From the FIFA World Cup to the Olympic Games: under capitalism, today’s mega-sporting events have become vehicles for the profits of giant multinationals. Ray Physick analyses the situation of sport under capitalism and looks back at history at the alternatives provided by the international labour movement.
With increasing regularity elite international sporting events are beamed into the homes of billions of people by powerful television companies: from the Olympic Games and the FIFA World Cup, to the UEFA Euros, the African Nations Cup, the Asian Games, and the Commonwealth Games.
What these mega-sporting events all have in common is that they are sponsored by multinational corporations such as MacDonald’s and Coca Cola, and sportswear big businesses such as Nike and Adidas. Sports sponsorship is crucial for such companies as it greatly helps their market penetration. Another factor related to these festivals of sport is that participation is exclusive to elite athletes, who in turn help with the promotion of goods produced by the major sponsors of the events. Such events, therefore, have under capitalism become mere vehicles for giant corporations to advertise their commodities and make profits.
Elite sportsmen and women who ply their trade under the banner of international capitalism have not, however, always dominated international sporting festivals.
The profits of sport
Firstly, however, it is worth showing the extent to which the Olympic Games and the FIFA World Cup have become sporting festivals that are a vehicle for the reinforcement of capitalist, neo-liberal, market values. The London Olympics of 2012 cost the British taxpayer nearly £11bn, raised largely from the exchequer and from disguised taxation via the National Lottery.
In passing, it is also worth noting that the International Olympic Committee (IOC) demands that for the period of the Games the host city becomes a tax haven and that all the profits made from the Games accrue to the IOC without scrutiny of the host Government. FIFA demand a similar arrangement from their host nation, along with a promise for no protests to take place around stadiums.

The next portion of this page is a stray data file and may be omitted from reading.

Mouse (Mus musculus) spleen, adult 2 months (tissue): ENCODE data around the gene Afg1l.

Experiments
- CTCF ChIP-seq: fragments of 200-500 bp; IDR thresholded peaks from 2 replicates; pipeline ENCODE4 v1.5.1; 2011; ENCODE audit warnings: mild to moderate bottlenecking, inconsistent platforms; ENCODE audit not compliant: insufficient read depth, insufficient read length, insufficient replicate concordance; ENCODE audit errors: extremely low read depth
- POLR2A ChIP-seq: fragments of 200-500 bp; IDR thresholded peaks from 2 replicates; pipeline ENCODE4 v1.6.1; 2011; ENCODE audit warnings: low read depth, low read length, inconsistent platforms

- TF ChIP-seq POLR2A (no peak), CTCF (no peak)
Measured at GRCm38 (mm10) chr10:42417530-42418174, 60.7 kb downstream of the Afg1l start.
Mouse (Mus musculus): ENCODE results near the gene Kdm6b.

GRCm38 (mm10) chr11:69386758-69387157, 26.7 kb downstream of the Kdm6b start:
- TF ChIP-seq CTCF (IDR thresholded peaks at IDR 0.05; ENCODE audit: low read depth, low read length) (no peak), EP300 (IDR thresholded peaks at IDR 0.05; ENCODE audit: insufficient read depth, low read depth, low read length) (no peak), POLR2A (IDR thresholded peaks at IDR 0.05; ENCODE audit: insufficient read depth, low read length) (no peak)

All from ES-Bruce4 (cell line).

Both the IOC and FIFA retain all TV revenues – for the London Games this amounted to $2.6bn – as well as all the sponsorship monies from the major multinational corporations.
Thus the British Government paid for all the stadiums and the infrastructure, placed this at the disposal of the IOC, who in turn raked in all the profits from the revenues listed above. Of course, contracts for building the Olympic Park were given to the private sector, another indication that, in the modern world of business, private enterprise is becoming increasingly parasitic in their dependecy upon government contracts rather than generating their own fields of investment.
Taxpayer’s money transformed what was previously a site of community engagement into a complex of various sports venues, the centre point of which was the Olympic Stadium. To ensure that the people of the world, who flocked to London for the Games, could buy consumer goods produced by multinational companies, an upmarket shopping mall was built adjacent to the Stratford interchange. Even the artistic centrepiece of the Olympic Park, the ArchelorMittal Orbit, designed by Anish Kapoor, and which cost £23m to build, was sponsored by Mittal, the multinational steel conglomerate. This is another demonstration that cultural practice is now a just field of profit making for multinational corporations.
High costs; expensive infrastructre: the “legacy” of sports events
Likewise the FIFA World Cup, starting in Brazil this week, reinforces the point that sporting festivals are an expanding field of profits for multinational companies. According to Forbes the costs for renovating seven stadiums and building five new ones have risen from $1bn to $3.5bn. These costs exclude infrastructure improvements, many of which, to the anger of millions of people, have failed to materialise.
Forbes noted that: ‘What’s driven up costs so high is mostly due to off-the-cuff arrangements between private companies and local politicians.’ In other words there is an air of corruption surrounding the whole event. The financial web site Bloomberg.com estimates final costs, including infrastructure improvements, will reach $14.5bn. The twelve stadiums will host 64 matches at an average cost of $125m per match. As The Guardian commented: ‘Only generals at war and Swiss sports officials contemplate such obscene spending.’